Healthy Air

Another ozone season begins in Colorado

Starting May 31 each year in Colorado, Ozone Action Day alerts warn us the air may be unhealthy to breathe.

This image of an Ozone Action Day Alert shows the Denver skyline with smoggy skies in the background.
Colorado Department of Public Health & Environment | Used by permission
Smoggy skies over Colorado too often result in an Ozone Action Day Alert, meaning our air may be unhealthy to breathe.

What is Colorado’s ozone season?

May 31 marks the beginning of our state’s traditional ozone season. This is the time of year when abundant Colorado sunshine and warmer temperatures too often result in harmful levels of ozone pollution in the air. Ozone forms when oil and gas activity, cars and trucks, gas-powered lawn equipment and other sources emit nitrogen oxides (NOx) and volatile organic compounds (VOCs) that combine chemically to form ozone, a main component of what’s more commonly called “smog.”

Why is “ground-level” ozone bad?

When ozone molecules occur high up in our atmosphere — the “ozone layer” — they help form a barrier that protects the Earth from harmful radiation. But down on the Earth’s surface, it’s another story. Exposure to ground-level ozone can cause harmful health effects including lung damage, worsening of existing respiratory conditions such as asthma, and even cardiovascular disease.

In recent years, the Denver Metro/North Front Range region has suffered from some of the highest ozone pollution in the country. These high ozone levels mean the region is failing to meet the national health-based air quality standards for ozone, and in 2022, the EPA reclassified the region from “serious” to “severe” nonattainment of these standards.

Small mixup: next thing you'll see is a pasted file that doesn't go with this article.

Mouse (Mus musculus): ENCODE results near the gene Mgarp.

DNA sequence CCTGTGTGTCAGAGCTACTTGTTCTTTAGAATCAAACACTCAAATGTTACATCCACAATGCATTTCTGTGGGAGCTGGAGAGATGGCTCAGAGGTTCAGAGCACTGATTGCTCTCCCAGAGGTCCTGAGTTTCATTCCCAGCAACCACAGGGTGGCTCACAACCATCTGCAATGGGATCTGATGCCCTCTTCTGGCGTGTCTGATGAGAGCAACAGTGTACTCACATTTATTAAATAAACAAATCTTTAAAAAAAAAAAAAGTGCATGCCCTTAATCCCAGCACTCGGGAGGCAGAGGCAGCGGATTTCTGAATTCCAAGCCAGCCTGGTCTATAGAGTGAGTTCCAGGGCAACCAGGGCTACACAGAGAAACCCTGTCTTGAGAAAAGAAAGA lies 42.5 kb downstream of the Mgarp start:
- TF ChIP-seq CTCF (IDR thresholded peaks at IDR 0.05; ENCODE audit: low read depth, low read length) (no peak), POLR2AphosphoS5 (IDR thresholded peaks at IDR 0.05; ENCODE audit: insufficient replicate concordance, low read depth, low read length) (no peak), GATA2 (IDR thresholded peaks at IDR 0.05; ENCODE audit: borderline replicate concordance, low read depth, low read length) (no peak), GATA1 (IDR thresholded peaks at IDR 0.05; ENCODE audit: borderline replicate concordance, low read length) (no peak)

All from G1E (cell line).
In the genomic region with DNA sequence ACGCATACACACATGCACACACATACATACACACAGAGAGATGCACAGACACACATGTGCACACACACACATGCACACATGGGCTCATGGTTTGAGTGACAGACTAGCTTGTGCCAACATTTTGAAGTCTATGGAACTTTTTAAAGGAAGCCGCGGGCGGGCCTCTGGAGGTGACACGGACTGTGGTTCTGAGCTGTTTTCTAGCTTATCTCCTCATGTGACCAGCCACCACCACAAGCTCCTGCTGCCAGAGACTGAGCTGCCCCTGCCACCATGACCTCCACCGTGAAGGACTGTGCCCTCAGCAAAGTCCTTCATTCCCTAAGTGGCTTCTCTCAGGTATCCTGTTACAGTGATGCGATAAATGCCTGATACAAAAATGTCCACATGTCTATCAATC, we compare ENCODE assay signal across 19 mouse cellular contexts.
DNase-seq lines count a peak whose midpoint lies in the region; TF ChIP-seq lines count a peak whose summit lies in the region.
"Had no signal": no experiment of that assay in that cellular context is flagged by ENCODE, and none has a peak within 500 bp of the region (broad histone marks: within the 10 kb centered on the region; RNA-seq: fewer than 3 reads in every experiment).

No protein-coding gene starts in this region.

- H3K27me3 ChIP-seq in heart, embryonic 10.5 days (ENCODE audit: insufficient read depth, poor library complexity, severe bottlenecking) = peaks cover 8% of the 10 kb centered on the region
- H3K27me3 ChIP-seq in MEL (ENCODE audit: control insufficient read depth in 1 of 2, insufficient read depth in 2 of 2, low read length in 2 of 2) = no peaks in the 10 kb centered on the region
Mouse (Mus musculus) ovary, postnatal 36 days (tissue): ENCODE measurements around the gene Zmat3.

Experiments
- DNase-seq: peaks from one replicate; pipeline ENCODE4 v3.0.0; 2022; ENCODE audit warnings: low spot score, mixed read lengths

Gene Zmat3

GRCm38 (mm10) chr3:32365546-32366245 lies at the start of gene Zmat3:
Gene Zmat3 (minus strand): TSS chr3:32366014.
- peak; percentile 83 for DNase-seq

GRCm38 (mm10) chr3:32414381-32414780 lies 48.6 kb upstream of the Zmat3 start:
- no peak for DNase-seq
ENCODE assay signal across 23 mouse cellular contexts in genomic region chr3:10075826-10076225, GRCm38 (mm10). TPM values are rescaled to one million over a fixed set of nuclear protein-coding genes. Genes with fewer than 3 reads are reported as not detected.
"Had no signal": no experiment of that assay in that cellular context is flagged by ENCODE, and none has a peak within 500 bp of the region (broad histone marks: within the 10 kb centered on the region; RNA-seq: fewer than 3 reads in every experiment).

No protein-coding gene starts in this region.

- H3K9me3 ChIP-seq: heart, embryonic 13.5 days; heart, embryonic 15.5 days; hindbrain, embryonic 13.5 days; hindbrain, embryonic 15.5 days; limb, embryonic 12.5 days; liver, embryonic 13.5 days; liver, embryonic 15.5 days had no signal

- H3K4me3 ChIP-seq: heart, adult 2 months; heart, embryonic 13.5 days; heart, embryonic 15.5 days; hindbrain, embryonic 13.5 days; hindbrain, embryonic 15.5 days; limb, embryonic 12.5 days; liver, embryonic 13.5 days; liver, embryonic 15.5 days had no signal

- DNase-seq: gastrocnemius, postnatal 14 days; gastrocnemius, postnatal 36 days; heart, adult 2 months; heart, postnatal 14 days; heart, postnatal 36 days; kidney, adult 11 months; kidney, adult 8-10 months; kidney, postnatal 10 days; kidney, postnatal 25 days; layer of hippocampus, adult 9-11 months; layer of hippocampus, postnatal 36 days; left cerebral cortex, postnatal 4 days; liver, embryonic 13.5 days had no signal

What are Ozone Action Day alerts?

Our state’s air quality agencies issue Ozone Action Day alerts every day from May 31 to August 31 that ozone levels are expected to rise to unhealthy levels. Depending on how high the ozone levels will spike, sensitive groups such as elderly people and children will be advised to stay indoors. Sometimes, it gets so bad that the general public is advised the air is unhealthy to breathe. These air quality concerns not only affect our health, but go against our active, outdoor Colorado way of life.

You can find out about the state’s air quality alerts here and follow their Ozone Action Day alert tracking. In addition, the Regional Air Quality Council sends notices on ozone action alert days that are available by email or text. These notices provide information to protect your health as well as ways to reduce your personal impact on ozone pollution. Text “BetterAirCO” to 21000 to sign up for text alerts or visit Simple Steps. Better Air to sign up for emails.

To learn more about where ozone pollution comes from and what you can do to help clean up our air, visit

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